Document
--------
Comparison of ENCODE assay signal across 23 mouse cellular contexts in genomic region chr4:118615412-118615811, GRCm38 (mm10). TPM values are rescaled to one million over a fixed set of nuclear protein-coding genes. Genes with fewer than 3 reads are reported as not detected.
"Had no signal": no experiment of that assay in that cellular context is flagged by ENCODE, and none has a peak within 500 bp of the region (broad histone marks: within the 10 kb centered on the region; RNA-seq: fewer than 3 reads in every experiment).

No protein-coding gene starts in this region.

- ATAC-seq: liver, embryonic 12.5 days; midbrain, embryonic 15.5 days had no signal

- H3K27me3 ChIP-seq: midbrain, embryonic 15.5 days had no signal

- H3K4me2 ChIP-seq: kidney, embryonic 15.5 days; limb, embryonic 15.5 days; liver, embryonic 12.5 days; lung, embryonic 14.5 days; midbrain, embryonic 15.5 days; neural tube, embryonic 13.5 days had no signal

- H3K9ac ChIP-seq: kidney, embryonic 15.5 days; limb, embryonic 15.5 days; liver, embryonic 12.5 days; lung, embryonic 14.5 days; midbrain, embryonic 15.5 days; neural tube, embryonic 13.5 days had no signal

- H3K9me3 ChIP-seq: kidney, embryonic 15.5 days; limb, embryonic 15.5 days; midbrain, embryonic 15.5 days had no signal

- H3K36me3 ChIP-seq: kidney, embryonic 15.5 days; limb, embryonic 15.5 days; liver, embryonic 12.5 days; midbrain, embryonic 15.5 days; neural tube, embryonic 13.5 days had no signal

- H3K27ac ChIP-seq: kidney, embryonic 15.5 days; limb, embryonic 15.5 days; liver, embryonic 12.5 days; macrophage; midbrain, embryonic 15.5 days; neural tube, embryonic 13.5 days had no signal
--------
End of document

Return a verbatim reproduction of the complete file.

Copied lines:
Comparison of ENCODE assay signal across 23 mouse cellular contexts in genomic region chr4:118615412-118615811, GRCm38 (mm10). TPM values are rescaled to one million over a fixed set of nuclear protein-coding genes. Genes with fewer than 3 reads are reported as not detected.
"Had no signal": no experiment of that assay in that cellular context is flagged by ENCODE, and none has a peak within 500 bp of the region (broad histone marks: within the 10 kb centered on the region; RNA-seq: fewer than 3 reads in every experiment).

No protein-coding gene starts in this region.

- ATAC-seq: liver, embryonic 12.5 days; midbrain, embryonic 15.5 days had no signal

- H3K27me3 ChIP-seq: midbrain, embryonic 15.5 days had no signal

- H3K4me2 ChIP-seq: kidney, embryonic 15.5 days; limb, embryonic 15.5 days; liver, embryonic 12.5 days; lung, embryonic 14.5 days; midbrain, embryonic 15.5 days; neural tube, embryonic 13.5 days had no signal

- H3K9ac ChIP-seq: kidney, embryonic 15.5 days; limb, embryonic 15.5 days; liver, embryonic 12.5 days; lung, embryonic 14.5 days; midbrain, embryonic 15.5 days; neural tube, embryonic 13.5 days had no signal

- H3K9me3 ChIP-seq: kidney, embryonic 15.5 days; limb, embryonic 15.5 days; midbrain, embryonic 15.5 days had no signal

- H3K36me3 ChIP-seq: kidney, embryonic 15.5 days; limb, embryonic 15.5 days; liver, embryonic 12.5 days; midbrain, embryonic 15.5 days; neural tube, embryonic 13.5 days had no signal

- H3K27ac ChIP-seq: kidney, embryonic 15.5 days; limb, embryonic 15.5 days; liver, embryonic 12.5 days; macrophage; midbrain, embryonic 15.5 days; neural tube, embryonic 13.5 days had no signal